“This is a hypothetical,” I said into the phone. The light in the intersection where I was going to turn left went from green to yellow, and I slowed behind two massive SUVs whose owners were doing everything in their power to ensure the future prosperity of Saudi Arabia. “So. Let's say you're suspected of murder. Let's say you know you're suspected of murder. Let's say you're sort of sitting around waiting for the cops to come and get you. You even hire someone to try to do something about it, try to get you off the hook.”

“This has a familiar ring,” Louie said.


“And now let's say that it turns out you have a perfectly good alibi.”


After a beat, Louie said, “For?”


“For the murder. Let's say several people can place you at home the entire day when Derek Bigelow, your hypothetical victim, got made dead.”


I could hear Louie working on his cigar. “How hypothetical is this?”


“Actually, not at all.”


“This is like a word problem,” Louie said. “Remember word problems? If Karen gets on the train in Chicago going West and Harvey gets on another train in San Francisco going East and the two trains are on the same track and one of them's going 59 miles an hour and the other one is doing 83 miles an hour, and it's 1600 miles from Chicago to San Francisco, and Harvey's in the front car when the trains crash into each other, then how much did Karen weigh?”


I said, “It's like that? How is it like that?”

“Because it doesn't make any sense,” Louie said.

So Junior has talked me through two books now, and I have to say they're the most fun I've ever had with my fingers on a keyboard. It's been three years now since he started yammering in my ear, and he remains unique—no other character has done it. And as long as he wants to talk to me, I'll continue to write it down.

So far, other people seem to like him, too. Of the 32 reviews CRASHED and BREATHING WATER have received on Amazon, 32 are 5-star and one is 4-star. A third book, MUTHER'S DAY, is about one-fifth written but has been parked while I write the next Poke Rafferty, THE FEAR ARTIST.

And this time, Junior seems to understand. He's shut up for the present.

***

Timothy Hallinan, the 2011 Edgar and Macavity nominee for Best Novel, will have his fifth Poke Rafferty novel published by Soho in 2012, and brings back Junior Bender, the crook who made his debut in last year's highly-praised CRASHED, in this year's LITTLE ELVISES.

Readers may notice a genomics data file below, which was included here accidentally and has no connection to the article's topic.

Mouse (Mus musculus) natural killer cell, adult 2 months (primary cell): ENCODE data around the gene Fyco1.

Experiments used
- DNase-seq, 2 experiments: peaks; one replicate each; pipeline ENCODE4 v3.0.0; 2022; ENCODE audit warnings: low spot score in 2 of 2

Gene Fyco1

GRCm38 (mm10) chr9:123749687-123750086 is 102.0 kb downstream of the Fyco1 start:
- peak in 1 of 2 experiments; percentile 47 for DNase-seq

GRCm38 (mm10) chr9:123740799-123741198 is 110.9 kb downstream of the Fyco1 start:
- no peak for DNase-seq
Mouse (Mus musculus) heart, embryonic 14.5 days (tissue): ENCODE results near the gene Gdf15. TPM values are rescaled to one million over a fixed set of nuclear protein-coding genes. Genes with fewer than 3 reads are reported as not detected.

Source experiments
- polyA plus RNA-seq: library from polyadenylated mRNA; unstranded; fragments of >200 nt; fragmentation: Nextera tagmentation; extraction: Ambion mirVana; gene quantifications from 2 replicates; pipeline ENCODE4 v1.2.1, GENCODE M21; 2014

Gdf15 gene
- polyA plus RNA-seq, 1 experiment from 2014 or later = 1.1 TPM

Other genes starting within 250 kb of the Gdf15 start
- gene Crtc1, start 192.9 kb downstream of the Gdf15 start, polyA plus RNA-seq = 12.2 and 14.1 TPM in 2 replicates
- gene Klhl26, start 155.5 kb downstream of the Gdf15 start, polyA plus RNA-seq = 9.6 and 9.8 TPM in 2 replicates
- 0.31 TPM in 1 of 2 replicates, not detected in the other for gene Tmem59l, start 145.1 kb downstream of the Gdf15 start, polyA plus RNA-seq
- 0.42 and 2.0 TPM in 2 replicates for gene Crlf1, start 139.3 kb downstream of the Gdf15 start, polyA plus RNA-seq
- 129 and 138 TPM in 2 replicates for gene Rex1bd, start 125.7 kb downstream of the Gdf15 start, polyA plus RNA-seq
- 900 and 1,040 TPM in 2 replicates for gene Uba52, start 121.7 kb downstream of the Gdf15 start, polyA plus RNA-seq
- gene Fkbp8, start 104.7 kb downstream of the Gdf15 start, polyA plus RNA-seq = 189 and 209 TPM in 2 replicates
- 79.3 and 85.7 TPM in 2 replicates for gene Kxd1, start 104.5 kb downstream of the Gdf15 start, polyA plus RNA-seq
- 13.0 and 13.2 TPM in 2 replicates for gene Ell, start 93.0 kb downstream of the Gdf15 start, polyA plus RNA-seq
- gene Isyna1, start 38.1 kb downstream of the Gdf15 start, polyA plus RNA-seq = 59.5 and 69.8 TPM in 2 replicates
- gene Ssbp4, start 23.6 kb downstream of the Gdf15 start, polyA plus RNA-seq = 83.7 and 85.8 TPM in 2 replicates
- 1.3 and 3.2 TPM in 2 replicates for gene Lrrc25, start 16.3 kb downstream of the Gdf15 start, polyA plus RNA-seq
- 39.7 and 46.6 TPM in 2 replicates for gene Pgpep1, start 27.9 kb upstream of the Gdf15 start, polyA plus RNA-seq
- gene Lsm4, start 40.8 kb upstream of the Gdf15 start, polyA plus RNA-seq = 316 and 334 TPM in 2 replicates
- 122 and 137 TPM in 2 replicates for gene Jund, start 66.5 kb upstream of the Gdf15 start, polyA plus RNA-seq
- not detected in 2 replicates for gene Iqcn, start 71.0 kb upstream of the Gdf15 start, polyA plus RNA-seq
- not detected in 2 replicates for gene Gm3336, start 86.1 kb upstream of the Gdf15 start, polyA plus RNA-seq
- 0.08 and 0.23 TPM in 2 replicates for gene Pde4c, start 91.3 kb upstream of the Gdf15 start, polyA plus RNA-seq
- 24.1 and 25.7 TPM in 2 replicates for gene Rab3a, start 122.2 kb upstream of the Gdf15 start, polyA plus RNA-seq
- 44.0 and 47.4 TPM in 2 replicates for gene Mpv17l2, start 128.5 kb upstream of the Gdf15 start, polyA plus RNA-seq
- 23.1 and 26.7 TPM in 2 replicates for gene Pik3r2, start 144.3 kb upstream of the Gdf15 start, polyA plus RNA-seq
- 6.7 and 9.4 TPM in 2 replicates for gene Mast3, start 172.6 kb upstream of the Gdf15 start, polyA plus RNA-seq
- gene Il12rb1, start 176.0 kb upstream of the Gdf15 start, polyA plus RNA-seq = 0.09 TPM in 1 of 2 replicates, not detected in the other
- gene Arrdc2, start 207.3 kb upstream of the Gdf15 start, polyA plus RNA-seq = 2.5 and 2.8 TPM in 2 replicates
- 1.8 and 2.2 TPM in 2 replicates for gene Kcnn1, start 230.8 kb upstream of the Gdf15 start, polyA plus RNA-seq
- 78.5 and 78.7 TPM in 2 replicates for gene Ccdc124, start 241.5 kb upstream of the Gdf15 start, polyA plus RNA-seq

Thursday, September 8, 2011

Developing Characters, by Adrianne Sainte Eve

Creating characters is the most rewarding part of writing, because life is full of endless inspiration. As human beings none of us can live without each other, yet we are all self-centered, maddeningly unreliable, emotional and unpredictable. We are hypocritical, pretentious, annoying and rampant with contradictions. Nobody is consistent, which is what makes us all fascinating. Naturally, our fictitious characters must have some of these qualities. They must have their own delusions, hopes, fears, and subtle nuances, and they must have some admirable as well as some shameful traits. They come to life when we give them physical descriptions, nicknames and distinguishing marks. I love to dress and accessorize them, like imaginary paper dolls.

It is always easier to see the worst traits in other people, so I find that someone in life who really aggravates me is a great starting point for a character. Certainly some of us are truly vile. Though there may be no excuse for this, but there is always a reason. We are complex creatures and everyone has some redeeming qualities through the stench of pain that shrouds us.

Delving into insanity is the best of all challenges. I believe most of us start with similar mental equipment, which becomes warped in different ways. It is entertaining to wallow in the bizarre, contemplate some loathsome and disturbing ideas, when you can attach them to someone else. I have once been told this is sick, though I think not. As authors, we have the freedom to paint in whatever shades of gray seem entertaining.